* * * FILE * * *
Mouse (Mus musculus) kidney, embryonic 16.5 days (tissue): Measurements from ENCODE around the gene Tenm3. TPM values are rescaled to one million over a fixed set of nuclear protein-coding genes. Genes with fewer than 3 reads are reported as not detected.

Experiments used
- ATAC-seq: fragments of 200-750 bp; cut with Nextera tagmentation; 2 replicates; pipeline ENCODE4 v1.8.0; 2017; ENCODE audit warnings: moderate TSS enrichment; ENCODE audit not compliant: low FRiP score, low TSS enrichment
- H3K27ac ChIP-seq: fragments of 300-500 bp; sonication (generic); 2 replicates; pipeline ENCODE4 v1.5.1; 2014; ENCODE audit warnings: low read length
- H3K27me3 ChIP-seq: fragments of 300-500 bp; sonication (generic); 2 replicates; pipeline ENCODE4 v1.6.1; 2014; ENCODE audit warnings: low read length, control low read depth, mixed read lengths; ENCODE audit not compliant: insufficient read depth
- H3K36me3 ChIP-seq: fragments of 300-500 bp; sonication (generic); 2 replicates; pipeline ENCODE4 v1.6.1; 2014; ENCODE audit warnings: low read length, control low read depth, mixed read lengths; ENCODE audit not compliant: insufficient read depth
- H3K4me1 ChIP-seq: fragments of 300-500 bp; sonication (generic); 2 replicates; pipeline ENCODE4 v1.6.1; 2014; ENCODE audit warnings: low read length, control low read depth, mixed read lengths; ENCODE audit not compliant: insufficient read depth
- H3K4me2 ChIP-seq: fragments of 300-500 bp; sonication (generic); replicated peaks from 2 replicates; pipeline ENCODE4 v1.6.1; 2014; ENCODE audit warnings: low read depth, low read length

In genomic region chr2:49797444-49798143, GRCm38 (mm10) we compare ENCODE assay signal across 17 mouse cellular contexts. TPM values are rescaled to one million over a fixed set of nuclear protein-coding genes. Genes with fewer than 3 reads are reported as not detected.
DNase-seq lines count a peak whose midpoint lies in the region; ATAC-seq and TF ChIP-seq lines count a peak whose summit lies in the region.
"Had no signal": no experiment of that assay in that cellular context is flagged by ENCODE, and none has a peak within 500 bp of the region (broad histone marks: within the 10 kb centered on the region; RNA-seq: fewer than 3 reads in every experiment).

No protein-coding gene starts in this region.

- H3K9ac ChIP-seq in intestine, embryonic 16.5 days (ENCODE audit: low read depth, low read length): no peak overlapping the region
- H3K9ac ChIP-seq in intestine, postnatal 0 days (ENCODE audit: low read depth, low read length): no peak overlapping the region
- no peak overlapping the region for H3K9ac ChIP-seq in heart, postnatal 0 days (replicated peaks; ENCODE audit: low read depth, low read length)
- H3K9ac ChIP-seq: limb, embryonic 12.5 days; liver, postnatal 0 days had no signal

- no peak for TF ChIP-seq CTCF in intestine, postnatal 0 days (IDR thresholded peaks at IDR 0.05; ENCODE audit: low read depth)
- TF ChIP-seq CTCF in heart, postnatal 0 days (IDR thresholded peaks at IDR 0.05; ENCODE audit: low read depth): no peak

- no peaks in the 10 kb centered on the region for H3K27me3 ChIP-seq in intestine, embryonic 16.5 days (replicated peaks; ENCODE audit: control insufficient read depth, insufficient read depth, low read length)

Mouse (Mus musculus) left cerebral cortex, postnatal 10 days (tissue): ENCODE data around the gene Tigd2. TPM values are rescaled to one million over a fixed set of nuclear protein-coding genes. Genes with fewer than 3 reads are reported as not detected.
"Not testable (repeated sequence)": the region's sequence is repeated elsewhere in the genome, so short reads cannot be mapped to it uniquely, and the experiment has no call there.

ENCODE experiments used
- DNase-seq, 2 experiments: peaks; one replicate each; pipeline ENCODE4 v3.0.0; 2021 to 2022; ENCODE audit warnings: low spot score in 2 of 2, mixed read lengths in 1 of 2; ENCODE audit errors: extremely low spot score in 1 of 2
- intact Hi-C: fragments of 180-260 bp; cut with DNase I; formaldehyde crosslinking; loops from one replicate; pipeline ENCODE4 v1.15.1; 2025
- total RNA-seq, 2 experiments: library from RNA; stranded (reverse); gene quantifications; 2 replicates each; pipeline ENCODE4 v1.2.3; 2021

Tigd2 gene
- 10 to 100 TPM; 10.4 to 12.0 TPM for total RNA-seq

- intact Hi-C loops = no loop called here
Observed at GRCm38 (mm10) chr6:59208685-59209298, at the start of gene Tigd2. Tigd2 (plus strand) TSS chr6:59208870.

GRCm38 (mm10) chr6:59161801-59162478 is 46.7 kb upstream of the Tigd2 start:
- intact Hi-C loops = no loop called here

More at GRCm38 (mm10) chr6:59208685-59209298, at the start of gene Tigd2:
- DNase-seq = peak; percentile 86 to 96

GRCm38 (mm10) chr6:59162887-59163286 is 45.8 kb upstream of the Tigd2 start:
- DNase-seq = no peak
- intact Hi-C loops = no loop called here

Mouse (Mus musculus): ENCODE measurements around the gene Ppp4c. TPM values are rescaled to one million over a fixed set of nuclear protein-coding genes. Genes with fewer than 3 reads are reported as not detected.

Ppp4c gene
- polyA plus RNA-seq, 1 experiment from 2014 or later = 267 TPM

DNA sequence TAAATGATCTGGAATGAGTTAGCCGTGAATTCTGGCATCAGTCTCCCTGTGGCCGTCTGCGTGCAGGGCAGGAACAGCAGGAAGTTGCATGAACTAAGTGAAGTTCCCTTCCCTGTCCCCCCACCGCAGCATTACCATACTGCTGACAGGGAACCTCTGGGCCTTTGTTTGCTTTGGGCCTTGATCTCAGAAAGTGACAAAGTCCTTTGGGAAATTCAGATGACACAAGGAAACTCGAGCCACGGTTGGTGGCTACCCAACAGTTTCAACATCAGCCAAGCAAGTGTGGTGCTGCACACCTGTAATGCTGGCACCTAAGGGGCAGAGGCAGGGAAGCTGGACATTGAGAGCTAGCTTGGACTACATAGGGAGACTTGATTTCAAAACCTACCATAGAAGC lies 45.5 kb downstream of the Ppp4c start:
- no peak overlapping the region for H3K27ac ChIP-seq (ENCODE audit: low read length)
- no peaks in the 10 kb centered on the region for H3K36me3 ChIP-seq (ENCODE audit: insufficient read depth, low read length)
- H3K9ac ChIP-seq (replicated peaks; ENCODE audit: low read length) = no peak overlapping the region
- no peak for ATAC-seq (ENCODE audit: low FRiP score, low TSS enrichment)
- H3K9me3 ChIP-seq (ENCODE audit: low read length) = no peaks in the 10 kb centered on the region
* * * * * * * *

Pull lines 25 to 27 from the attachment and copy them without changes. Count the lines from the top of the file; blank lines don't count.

- total RNA-seq, 2 experiments: library from RNA; stranded (reverse); gene quantifications; 2 replicates each; pipeline ENCODE4 v1.2.3; 2021

Tigd2 gene
- 10 to 100 TPM; 10.4 to 12.0 TPM for total RNA-seq